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Sound changes

This is meant to be a chronologically correct list, at least in important detail. At present we focus on vowels. The intermediate displays may occasionally separate allophones, but aren't hypernarrow transcriptions.

  • Nasalisation. (Shared with Pot.?) Coda [-n] loses closure, but retains its slot in the timing. Perhaps concomitantly, vowels before coda nasals are nasalised. The remaining coda nasal, [-m], no longer makes any place contrasts, so soon thereafter assimilates in place to following segments. It eventually relaxes to [-n] finally.
In the resulting system, /Ṽː Ṽn/ seem to be interpreted as two parallel sets of long nasal vowels or diphthongs with different degrees of nasality or closure.
[ã] quickly passes to [ɑ̃]. (This might be shared even more broadly.)
i ĩː ĩn u ũː ũn
a         ɑ̃ː ɑ̃n
  • Decay of weak consonants. (Part-shared with JS?) [w ð ɣ] are lost in an unstressed syllable. Like several of its congeners, pre-DNLAF segments words into trochaic feet from the right edge, with primary stress on the head of the rightmost trochee: there must have been secondary stress on the heads of the other trochees.
Vanishing [w] (but not surviving [w]) colours adjacent [a] to [ɑ], which is immediately phonemicised. That this originally subphonemic effect became fixed as relevant is probably due to the preexistence of [ɑ̃].
i ĩː ĩn u ũː ũn
a       ɑ ɑ̃ː ɑ̃n
  • Syneresis of sequences of identical V. Stress is not reassigned; syneretic vowels retain their (primary or secondary) stress.
i iː ĩː ĩn u uː ũː ũn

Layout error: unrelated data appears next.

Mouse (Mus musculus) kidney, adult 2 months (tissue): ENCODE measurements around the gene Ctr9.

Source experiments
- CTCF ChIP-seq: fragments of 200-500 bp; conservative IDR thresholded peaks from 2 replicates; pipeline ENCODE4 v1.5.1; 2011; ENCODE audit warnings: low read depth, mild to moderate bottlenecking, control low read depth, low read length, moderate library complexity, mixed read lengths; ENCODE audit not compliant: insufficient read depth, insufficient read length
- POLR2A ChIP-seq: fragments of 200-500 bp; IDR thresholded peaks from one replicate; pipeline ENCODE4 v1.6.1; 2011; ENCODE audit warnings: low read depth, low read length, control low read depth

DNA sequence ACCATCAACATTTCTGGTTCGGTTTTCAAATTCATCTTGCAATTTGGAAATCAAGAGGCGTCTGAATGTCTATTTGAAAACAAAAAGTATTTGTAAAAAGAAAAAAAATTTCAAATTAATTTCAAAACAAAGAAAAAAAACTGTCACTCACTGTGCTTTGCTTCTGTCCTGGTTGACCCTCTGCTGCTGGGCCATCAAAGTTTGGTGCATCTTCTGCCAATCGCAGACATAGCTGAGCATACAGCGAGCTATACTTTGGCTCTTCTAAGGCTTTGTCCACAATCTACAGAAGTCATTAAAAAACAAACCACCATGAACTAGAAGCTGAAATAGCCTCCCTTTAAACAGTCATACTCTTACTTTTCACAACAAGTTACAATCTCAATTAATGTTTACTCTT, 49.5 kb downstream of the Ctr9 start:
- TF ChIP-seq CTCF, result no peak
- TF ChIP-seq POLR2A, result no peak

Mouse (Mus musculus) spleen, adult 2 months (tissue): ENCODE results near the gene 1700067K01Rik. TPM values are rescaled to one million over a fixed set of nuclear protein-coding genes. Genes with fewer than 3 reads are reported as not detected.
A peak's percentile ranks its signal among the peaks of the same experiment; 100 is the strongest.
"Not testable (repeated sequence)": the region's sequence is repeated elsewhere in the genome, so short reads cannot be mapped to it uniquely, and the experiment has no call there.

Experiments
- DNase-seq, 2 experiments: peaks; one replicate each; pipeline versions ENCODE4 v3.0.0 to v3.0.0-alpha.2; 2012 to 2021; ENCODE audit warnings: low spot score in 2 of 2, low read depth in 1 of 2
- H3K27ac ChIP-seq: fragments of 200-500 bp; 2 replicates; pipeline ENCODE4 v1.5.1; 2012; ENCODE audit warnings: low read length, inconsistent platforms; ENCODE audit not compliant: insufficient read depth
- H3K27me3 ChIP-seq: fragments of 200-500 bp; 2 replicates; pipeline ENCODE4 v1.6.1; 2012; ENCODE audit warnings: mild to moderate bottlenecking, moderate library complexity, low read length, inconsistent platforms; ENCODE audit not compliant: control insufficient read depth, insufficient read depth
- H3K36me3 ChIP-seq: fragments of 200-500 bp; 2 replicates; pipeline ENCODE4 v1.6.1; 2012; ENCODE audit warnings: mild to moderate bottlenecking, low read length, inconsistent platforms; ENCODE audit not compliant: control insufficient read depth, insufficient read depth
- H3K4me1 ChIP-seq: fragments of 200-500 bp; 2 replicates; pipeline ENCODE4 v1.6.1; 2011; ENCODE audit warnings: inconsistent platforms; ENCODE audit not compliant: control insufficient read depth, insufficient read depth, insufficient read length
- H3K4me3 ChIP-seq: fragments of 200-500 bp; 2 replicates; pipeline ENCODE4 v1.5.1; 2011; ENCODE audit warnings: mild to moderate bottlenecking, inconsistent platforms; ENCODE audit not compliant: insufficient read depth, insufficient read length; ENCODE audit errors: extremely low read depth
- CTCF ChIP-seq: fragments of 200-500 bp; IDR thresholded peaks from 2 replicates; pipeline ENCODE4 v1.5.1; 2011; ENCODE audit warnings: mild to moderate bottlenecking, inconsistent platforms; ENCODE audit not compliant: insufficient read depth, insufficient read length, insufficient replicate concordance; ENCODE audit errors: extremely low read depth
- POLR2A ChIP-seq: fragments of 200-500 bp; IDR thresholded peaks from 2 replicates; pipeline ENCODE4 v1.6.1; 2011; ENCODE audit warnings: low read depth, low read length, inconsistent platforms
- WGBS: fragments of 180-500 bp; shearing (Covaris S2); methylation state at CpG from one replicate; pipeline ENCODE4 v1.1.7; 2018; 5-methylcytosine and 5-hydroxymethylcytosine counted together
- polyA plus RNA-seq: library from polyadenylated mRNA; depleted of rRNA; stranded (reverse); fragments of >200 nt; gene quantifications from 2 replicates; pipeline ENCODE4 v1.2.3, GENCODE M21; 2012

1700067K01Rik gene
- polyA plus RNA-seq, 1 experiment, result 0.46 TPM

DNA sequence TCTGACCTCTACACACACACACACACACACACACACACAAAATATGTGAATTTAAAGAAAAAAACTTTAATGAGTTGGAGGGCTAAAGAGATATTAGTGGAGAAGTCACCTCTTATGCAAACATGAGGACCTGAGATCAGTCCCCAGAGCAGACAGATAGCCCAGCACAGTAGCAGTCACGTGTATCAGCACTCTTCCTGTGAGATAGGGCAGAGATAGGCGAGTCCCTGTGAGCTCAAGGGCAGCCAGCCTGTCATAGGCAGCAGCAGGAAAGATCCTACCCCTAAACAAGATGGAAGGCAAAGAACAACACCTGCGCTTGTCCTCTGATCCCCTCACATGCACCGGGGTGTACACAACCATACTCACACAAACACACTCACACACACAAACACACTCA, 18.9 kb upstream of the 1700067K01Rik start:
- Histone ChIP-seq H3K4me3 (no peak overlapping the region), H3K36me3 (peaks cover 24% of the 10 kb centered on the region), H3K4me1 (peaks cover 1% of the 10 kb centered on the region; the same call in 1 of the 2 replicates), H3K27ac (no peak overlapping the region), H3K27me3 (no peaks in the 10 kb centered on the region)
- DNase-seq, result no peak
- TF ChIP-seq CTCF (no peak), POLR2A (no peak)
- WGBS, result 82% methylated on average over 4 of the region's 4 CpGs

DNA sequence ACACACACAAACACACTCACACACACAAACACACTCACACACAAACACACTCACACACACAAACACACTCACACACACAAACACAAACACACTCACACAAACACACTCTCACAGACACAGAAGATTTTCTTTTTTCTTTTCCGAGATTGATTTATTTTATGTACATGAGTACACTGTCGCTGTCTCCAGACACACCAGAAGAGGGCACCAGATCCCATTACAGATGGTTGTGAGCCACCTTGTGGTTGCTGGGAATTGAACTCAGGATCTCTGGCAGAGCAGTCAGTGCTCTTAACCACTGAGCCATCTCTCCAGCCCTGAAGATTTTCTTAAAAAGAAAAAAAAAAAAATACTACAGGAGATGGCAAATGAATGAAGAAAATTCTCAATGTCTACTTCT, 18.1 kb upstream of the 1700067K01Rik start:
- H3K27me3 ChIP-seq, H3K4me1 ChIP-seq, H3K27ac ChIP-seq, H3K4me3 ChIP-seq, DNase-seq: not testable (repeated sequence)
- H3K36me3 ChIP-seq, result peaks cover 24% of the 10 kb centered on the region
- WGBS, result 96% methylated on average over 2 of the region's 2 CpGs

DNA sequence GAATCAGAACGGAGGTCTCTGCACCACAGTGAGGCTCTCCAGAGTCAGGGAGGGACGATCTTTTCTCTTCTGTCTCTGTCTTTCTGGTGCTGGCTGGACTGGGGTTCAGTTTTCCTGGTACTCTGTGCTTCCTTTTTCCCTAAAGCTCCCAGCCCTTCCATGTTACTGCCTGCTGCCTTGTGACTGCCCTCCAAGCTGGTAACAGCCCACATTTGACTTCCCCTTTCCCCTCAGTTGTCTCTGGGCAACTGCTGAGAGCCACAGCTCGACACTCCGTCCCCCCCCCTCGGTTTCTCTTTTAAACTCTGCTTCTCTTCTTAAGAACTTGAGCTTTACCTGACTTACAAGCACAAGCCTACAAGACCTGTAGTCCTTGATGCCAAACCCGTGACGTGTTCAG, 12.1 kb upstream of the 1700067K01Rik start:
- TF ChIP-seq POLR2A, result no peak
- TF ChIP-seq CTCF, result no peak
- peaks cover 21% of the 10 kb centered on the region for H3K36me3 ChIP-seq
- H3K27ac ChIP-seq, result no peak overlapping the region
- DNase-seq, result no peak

a aː       ɑ ɑː ɑ̃ː ɑ̃n
  • Raising of [a] to help maintain the [a] vs. [ɑ] contrast. (Shared with Tty.?)
i iː ĩː ĩn u uː ũː ũn
ɛ ɛː       ɑ ɑː ɑ̃ː ɑ̃n
  • Unstressed vowel weakening. (Several partial parallels.) Vowels in unstressed syllables shorten: the short vowels become extra-short and the long ones (unmarkedly) short. Nasalisation in unstressed syllables may also be lost already here.
In hiatus, the extra-short vowels become glides, except when a high vowel is adjacent to a non-high extra-short vowel; in this case the high vowel becomes the glide (unless it is long) and the non-high vowel is restored to (unmarkedly) short. (At some later point, [iw] also readjusted to [ju].)
ĭ i iː ĩː ĩn ŭ u uː ũː ũn
ɛ̆ ɛ ɛː         ɑ ɑː ɑ̃ː ɑ̃n
  • Palatalisation of consonants is prompted by centralisation of extra-short vowels displacing the [ĭ] vs. [ŭ] contrast. Succeeding high front vowels and glides trigger palatalisation; these are still exactly the continuants of Proto-Dumic *i.
i iː ĩː ĩn ɨ˘ u uː ũː ũn
ɛ ɛː       ɜ̆ ɑ ɑː ɑ̃ː ɑ̃n
  • High vowel lowering appears to have begun in the two classes of nasalised high vowel, where it was natural, but was extended by a fundamentally phonological analogy to all the long high vowels, resulting in the very odd situation that long but not short high vowels lowered.
i          ɨ˘ u         
  eː ẽː ẽn   oː õː õn
ɛ ɛː       ɜ̆ ɑ ɑː ɑ̃ː ɑ̃n
  • Loss of [ɨ˘], and subsequent restitution of [ɜ̆] to [ɜ] > [ɛ].
The fall of [ɨ˘] created a broad class of coda consonants, at which point the interpretation of the /Ṽn/ elements as diphthongal gave way to the simpler interpretation that these nasals /n/ were coda consonants. Nasalisation before arose before the new coda nasals as well, rendering the nasalisation in the old /Ṽn/ elements non-phonemic.
i       u      
e eː ẽː o oː õː
ɛ ɛː    ɑ ɑː ɑ̃ː
  • Loss of nasality, except allophonically, soon drew to completion.
i    u   
e eː o oː
ɛ ɛː ɑ ɑː
  • Merger of [e] into [ɛ]. The contrastive load of the distinction had been light, consonants before [e] but not before [ɛ] being palatalised.
i    u   
o oː
ɛ ɛː ɑ ɑː
  • Loss of length.
i u
ɛ ɑ
  • Restoration of the two-height system, into which [o] didn't fit; it broke into a diphthong [ɑw], with the [w] suppressed before a labial coda. Note that all instances of [o] had (primary or secondary) stress.
With the target of the /ɛ/ phoneme moving to a true low position, and [ɑ] taking on rounding to amplify the contrast with the new [a], we arrive at the synchronic vowel inventory.
i u
a ɒ